When losing a football game where it seems almost everything goes wrong, there clearly is not just one thing that caused it. But this still leaves the task of figuring out what the causes were so that they can be fixed. For the Dallas Cowboys, this is especially true after their humiliation at the hands of the Philadelphia Eagles. Not only does Dallas need to get back to winning in order to have a shot at the playoffs, they get to face the Eagles again on December 14th.
The only facet of the game that went at all well for Dallas was the special teams, where they successfully prevented the Eagles from hurting them with a long return. Everything else was a win for Philadelphia. When that many things go wrong, there is a tendency to look for some external factor that creates problems for the team, things that don't involve who has the best athletes and coaching.
For this game, there was one of those factors that has been discussed since the schedule for the season came out. The Cowboys had an extremely short week. They have of course been playing on Thanksgiving for decades, but this week they had an away Sunday night game leading into it, which meant the team had to fly into Dallas, get off the airplane, and come back in about eight hours to try and get ready for Philadelphia. Additionally, the game against the Giants was an emotionally and physically grueling one, with the Cowboys coming back from a deficit and the defense spending a very long time on the field. OCC points out how those additional snaps on defense plays to a weakness of the Cowboys, and how that has been a growing issue of late, in his post on snap counts. From just watching the game, Dallas never looked like they were right. Tony Romo especially appeared to be off, and the Eagles just seemed a step faster. That may be partly because players like LeSean McCoy are that fast, but Mark Sanchez was also exceptionally effective, which leads to at least the possibility that the Dallas defense was somewhat off.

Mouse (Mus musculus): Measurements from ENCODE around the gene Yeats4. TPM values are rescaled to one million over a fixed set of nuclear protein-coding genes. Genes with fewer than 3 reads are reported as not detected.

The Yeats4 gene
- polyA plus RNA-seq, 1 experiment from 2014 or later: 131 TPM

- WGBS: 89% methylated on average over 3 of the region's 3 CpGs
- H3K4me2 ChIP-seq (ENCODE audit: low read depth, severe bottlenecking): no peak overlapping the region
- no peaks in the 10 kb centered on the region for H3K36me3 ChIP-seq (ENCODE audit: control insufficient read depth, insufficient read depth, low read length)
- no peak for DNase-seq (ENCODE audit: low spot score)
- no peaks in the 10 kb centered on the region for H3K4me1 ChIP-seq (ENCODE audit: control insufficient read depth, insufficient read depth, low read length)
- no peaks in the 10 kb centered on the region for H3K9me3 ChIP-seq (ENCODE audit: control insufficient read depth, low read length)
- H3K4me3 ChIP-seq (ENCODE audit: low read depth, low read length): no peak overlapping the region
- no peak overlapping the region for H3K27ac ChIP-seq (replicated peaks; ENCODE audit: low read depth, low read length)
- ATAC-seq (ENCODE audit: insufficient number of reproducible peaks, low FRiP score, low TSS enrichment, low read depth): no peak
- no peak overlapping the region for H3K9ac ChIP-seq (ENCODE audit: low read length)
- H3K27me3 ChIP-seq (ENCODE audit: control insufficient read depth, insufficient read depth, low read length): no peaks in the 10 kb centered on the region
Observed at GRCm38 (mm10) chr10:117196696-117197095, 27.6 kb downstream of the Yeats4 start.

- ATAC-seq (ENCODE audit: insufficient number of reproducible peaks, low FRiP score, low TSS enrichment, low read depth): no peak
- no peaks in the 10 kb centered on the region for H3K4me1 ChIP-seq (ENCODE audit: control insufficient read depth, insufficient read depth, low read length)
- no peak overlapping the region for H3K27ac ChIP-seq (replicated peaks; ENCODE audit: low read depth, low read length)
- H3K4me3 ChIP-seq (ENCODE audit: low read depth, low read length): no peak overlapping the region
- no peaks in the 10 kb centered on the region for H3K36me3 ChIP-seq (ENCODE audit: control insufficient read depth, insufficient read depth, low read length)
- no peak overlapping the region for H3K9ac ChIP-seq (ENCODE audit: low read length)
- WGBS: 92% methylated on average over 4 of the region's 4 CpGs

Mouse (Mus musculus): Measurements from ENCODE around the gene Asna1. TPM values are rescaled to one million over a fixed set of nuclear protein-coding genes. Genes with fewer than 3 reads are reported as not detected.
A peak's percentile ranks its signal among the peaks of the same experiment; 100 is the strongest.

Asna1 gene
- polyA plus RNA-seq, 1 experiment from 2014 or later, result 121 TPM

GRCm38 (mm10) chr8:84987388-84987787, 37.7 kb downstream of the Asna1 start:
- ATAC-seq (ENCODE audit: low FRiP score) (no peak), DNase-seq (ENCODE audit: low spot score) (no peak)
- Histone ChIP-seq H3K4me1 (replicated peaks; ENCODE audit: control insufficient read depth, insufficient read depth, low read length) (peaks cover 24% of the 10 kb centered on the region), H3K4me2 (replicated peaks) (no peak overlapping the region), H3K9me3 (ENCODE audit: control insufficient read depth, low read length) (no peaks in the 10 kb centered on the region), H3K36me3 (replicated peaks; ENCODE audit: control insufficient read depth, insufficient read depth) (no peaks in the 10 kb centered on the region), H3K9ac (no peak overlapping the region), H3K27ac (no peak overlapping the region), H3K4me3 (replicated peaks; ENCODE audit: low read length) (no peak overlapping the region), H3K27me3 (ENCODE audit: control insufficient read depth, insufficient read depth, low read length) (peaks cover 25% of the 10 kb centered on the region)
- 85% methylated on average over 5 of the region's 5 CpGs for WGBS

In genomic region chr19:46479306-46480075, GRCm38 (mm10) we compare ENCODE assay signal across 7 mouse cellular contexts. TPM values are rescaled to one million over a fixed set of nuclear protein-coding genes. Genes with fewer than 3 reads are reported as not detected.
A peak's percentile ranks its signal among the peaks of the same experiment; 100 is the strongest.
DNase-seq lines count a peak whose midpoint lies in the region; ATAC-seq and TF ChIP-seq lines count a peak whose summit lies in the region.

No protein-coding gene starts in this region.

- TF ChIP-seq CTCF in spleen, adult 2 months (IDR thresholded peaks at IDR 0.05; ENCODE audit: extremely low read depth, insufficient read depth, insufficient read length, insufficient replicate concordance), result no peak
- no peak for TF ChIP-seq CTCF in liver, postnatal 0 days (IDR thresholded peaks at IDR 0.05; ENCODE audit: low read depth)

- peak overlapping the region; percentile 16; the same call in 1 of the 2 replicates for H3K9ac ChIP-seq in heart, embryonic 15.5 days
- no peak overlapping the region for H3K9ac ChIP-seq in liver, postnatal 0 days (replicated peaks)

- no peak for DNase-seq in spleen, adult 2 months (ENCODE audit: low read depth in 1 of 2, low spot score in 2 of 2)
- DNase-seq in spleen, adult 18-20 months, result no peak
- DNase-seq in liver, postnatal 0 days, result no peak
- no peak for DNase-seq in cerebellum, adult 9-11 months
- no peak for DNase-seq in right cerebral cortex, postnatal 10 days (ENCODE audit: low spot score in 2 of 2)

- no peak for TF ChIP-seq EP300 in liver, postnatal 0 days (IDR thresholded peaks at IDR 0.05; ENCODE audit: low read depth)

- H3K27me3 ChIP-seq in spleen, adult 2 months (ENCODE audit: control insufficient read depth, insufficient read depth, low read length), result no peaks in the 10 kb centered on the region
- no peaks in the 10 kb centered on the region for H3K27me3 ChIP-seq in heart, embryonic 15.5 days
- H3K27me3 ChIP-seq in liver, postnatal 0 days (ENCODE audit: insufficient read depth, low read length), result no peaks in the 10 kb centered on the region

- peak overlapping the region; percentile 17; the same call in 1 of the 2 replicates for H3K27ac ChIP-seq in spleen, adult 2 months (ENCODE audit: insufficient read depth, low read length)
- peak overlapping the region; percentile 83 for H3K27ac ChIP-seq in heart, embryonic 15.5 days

Was the short week truly a factor, or is that just making excuses? It certainly was talked about enough that it might have been at least a mental issue for the team in getting ready. Barry Church was one player who felt in the locker room after the game that it played some part in the problems the Cowboys had:
"What hurt us against the tempo was last year we had a whole week of actually practicing in full pads and getting ready for that tempo," Church said. "This week was a short week so we didn't really go out and practice a lot. We practiced, but it was a lot of walk-through tempo. I felt like that hurt us a little bit, but we needed that because it was a short week. Next time, you'll see a better team."
Immediately after the game, Bob Sturm addressed this and took a somewhat ambivalent position.
Did the quick turnaround account for the defensive failures?
It certainly didn't help, but it would be a copout. Thursday games are commonplace, the Sunday night to Thursday game is unique, but the idea of teams coming back on three days rest is enough common in football. There's no question you would like the time to prepare for the unique challenges of the Eagles, but as their division rival, I would have hoped the Cowboys would have spent much the past year preparing for them. I understand that it is commonplace during the off-season to spend a few weeks on each divisional rival. I'd like to think the Cowboys were ready actively. But clearly the evidence on the field was they could have used plenty of more time for this.